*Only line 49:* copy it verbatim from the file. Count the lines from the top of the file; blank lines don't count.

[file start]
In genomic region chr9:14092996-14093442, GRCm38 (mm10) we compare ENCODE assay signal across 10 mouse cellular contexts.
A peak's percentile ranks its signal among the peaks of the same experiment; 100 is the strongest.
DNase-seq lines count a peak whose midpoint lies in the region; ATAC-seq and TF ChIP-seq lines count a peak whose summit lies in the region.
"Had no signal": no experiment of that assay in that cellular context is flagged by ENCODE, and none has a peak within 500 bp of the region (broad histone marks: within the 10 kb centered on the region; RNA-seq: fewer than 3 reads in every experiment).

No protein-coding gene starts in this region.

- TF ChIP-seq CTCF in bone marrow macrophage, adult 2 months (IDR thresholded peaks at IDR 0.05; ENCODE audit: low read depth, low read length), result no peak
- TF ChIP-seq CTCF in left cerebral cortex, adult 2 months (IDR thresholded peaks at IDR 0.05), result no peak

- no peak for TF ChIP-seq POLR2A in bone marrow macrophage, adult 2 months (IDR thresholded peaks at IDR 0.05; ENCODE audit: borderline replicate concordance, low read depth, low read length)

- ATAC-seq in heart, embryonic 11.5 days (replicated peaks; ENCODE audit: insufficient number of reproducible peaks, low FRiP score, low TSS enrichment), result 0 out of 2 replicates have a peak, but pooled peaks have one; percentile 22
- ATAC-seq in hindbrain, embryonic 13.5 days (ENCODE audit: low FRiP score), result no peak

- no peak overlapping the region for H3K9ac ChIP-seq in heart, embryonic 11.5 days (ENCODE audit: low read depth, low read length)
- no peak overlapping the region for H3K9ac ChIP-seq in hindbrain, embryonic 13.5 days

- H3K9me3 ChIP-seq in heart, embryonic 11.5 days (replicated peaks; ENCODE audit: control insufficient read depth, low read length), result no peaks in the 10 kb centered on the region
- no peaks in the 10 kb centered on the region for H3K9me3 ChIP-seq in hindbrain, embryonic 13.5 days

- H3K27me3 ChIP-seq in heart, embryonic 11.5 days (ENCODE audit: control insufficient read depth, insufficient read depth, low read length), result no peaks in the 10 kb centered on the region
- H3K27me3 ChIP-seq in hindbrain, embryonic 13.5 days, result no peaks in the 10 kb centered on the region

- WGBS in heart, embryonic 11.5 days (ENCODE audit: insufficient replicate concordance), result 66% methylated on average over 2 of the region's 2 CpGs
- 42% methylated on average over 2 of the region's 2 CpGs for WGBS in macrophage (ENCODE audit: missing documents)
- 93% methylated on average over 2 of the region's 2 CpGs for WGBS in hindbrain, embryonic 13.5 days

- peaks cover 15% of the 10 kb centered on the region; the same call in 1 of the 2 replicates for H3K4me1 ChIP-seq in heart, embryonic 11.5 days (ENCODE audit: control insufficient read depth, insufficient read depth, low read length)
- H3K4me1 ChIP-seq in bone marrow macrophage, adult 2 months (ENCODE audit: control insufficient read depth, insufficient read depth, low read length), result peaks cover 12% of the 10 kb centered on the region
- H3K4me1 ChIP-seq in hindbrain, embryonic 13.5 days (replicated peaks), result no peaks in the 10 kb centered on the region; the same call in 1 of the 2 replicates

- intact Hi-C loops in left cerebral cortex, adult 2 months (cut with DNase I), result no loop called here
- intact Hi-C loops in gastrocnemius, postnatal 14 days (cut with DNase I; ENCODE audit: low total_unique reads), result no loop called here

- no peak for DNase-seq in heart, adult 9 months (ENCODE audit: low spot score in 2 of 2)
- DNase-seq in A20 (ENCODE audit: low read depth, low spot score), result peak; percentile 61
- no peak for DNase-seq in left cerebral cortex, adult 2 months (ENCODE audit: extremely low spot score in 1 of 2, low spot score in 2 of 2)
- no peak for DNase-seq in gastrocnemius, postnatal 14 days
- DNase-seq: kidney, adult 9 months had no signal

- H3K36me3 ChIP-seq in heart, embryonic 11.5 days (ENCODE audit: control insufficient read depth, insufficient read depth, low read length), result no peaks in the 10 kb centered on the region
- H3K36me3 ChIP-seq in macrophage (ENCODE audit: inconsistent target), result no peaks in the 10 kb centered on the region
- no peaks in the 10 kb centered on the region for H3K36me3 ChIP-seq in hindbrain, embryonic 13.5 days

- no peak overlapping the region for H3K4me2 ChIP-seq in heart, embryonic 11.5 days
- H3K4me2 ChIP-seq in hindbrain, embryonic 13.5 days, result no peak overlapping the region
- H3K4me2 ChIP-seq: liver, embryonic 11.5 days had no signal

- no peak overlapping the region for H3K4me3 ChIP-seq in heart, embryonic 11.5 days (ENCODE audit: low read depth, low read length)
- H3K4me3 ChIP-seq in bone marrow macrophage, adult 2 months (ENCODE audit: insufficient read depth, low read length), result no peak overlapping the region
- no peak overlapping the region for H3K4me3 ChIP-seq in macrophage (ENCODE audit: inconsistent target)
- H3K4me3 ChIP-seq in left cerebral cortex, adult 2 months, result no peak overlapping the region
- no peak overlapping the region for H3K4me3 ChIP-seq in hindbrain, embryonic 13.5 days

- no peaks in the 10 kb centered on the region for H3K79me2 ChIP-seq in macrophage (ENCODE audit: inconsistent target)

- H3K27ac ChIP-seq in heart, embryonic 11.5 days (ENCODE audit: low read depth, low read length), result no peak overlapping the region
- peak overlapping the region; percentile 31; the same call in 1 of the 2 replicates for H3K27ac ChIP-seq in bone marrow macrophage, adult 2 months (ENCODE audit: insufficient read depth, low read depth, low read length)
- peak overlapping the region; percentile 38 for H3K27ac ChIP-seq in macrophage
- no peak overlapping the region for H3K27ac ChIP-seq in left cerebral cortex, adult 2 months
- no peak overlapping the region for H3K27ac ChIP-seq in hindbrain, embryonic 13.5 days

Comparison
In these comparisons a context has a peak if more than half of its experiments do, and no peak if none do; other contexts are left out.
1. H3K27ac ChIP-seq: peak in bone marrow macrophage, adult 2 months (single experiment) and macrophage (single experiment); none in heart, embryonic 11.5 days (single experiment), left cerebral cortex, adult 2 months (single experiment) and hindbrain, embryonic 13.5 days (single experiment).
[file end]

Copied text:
1. H3K27ac ChIP-seq: peak in bone marrow macrophage, adult 2 months (single experiment) and macrophage (single experiment); none in heart, embryonic 11.5 days (single experiment), left cerebral cortex, adult 2 months (single experiment) and hindbrain, embryonic 13.5 days (single experiment).